The towns of Chapel Hill and Carrboro kicked off their combined month-long LGBTQ+ pride celebration on June 3 with the second annual Pride Promenade.
The event began with a march that started at 2 p.m. at the Peace and Justice Plaza and ended with festivities at 140 West Plaza — which included a live DJ set, drag and circus performances, community mural-making and local food trucks.
Chapel Hill Mayor Pro Tempore Karen Stegman who has served on the Chapel Hill Town Council since 2017, spoke at the event.
“Pride is both a celebration and a protest,” Stegman said. “It is so important to celebrate how far we have come.”
After the passage of LGBTQ+ anti-discrimination town ordinances in Chapel Hill and Carrboro, the first annual celebration of Small Town Pride took place in 2021.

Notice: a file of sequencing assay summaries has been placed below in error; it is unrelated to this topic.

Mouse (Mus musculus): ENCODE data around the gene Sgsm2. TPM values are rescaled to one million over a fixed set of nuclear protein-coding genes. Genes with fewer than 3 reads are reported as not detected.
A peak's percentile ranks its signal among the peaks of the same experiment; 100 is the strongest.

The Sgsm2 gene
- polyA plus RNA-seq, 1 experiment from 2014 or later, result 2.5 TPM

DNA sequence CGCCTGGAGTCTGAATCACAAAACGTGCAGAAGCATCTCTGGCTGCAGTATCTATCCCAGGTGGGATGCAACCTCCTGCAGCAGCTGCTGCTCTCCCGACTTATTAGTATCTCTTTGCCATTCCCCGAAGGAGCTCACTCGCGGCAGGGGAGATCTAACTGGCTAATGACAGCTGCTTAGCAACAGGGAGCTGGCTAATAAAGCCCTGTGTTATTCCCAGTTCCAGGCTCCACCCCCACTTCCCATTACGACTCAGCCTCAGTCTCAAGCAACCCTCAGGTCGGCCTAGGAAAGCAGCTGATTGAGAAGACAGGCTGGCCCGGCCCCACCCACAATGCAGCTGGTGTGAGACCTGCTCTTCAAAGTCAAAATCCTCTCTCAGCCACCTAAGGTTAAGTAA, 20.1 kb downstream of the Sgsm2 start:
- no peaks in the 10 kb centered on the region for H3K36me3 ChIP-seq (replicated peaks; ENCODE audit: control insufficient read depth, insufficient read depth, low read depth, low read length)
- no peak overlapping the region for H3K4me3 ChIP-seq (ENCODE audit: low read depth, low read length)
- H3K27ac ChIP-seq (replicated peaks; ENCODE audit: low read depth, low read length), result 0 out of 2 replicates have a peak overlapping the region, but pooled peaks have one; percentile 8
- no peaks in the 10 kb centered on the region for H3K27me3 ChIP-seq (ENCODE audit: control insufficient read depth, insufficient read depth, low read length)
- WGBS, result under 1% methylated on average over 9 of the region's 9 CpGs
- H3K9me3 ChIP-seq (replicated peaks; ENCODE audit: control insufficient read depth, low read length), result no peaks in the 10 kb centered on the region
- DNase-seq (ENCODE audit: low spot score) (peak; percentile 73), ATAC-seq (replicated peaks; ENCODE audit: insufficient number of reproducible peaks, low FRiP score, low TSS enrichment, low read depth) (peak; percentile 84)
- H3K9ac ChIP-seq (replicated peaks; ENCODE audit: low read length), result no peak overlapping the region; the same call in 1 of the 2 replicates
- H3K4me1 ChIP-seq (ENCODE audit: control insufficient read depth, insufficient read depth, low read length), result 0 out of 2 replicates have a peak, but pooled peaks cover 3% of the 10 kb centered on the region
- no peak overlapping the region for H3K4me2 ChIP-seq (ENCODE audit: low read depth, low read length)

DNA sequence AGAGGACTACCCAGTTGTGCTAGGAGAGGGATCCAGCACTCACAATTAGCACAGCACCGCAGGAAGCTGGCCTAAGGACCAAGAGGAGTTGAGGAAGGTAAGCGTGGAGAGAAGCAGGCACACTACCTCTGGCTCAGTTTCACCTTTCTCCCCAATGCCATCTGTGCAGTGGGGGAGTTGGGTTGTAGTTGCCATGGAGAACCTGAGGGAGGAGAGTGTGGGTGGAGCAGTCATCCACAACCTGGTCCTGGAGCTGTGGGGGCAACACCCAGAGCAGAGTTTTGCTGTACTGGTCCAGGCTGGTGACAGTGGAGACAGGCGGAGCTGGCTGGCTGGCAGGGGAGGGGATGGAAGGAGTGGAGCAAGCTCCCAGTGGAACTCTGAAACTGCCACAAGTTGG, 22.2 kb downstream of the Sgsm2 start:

“Pride is also a protest of the hate, the discrimination, the marginalization that we continue to face,” Stegman said. “Especially our trans community, most especially people of color and youth. We must stand together and be more visible than ever.”
Stegman said that when she and her wife wanted to get married 18 years ago, they were unable to legally. She also said her wife had “no legal relationship” with the couple’s children.
“I think that it is signaling to all queer people here that, not only are we accepted here, but we are expected, and the city is making an intentional effort to make sure that we feel welcome,” Samantha Slayer, who attended Pride Promenade, said. “I think that's especially important with all of the legislation coming out of the General Assembly.”
The N.C. Senate passed Senate Bill 49 — a bill requiring teachers to notify parents when LGBTQ+ issues were discussed in class — on Feb. 7. The bill has stalled in the N.C. House Rules Committee.